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Local circumstances dictate how scientific evidence is translated into medical practice

Local circumstances determine how scientific evidence is translated into medical practice, asserted John M. Eisenberg, M.D., M.B.A., former director of the Agency for Healthcare Research and Quality, in a recent commentary that was published posthumously (Dr. Eisenberg died March 10, 2002). For example, the U.S. Preventive Services Task Force, which examined evidence on colon cancer, decided to issue screening recommendations. However, members of a similar New Zealand group looked at the same scientific research and concluded that harm could result from the many false positives resulting from such screening.

Opportunities have recently emerged to share evidence globally about the outcomes and effectiveness of health care (globalization) and then translate that evidence into improved health care at the local level (localization). To succeed in globalizing the evidence, policymakers must realize that opportunities to do so will be tempered by three competing core values: choice, efficiency, and equity.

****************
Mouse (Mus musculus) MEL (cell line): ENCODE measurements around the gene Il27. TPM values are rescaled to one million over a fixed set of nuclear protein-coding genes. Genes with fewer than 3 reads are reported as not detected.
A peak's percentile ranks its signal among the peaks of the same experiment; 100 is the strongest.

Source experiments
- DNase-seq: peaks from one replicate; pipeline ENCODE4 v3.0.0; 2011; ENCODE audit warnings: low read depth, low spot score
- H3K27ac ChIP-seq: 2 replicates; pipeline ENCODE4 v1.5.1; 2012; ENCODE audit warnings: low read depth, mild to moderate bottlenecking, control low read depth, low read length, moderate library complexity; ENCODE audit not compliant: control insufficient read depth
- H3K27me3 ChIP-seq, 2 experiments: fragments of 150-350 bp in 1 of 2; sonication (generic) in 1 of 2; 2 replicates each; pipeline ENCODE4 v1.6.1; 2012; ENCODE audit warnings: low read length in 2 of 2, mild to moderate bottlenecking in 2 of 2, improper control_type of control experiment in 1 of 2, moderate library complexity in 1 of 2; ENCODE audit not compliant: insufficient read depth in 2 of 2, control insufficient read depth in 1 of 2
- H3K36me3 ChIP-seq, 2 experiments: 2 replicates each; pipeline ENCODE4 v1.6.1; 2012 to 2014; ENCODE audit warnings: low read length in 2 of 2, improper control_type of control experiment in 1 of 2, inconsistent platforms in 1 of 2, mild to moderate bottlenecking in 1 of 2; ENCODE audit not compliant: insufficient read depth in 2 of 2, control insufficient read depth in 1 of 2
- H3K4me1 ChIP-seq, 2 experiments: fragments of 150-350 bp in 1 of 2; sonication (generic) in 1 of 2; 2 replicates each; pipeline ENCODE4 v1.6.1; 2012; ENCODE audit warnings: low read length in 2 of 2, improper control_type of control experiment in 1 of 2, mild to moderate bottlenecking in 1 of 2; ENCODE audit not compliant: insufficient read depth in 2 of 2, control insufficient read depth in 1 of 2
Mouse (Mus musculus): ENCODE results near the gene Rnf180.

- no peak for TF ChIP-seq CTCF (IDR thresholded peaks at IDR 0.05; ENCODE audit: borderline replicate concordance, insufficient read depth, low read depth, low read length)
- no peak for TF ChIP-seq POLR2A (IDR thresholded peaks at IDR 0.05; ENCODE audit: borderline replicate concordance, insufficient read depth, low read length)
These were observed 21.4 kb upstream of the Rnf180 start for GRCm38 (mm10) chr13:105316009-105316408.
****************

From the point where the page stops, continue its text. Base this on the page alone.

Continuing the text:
In the United States and many Western nations, the ability to choose based on one's own preferences is paramount, even in the face of evidence showing less favorable outcomes with the treatment chosen. In other nations, finding the best way to use scarce resources—that is, efficiency—will control how research is translated into practice. In still other countries, devoting resources toward those with the greatest unmet needs, or equity, will dictate how evidence is used.

In the commentary, Dr. Eisenberg suggested that policymakers recognize and, perhaps celebrate, the fact that variations in clinical practice are inevitable. A multitude of factors—such as national character, affordability of care, access to information, parochialism, and the legal environment—influence the translation of research into practice. He advocated strengthening the local use of available evidence with better access to evidence-based medicine, professional commitment to translating evidence into practice, and a practice philosophy that embraces shared decisionmaking.

More details are in "Globalize the evidence, localize the decision: Evidence-based medicine and international diversity," by Dr. Eisenberg, in the May 2002 Health Affairs 21(3), pp. 166-168.

Reprints (AHRQ Publication No. 02-R066) are available from the AHRQ Publications Clearinghouse.

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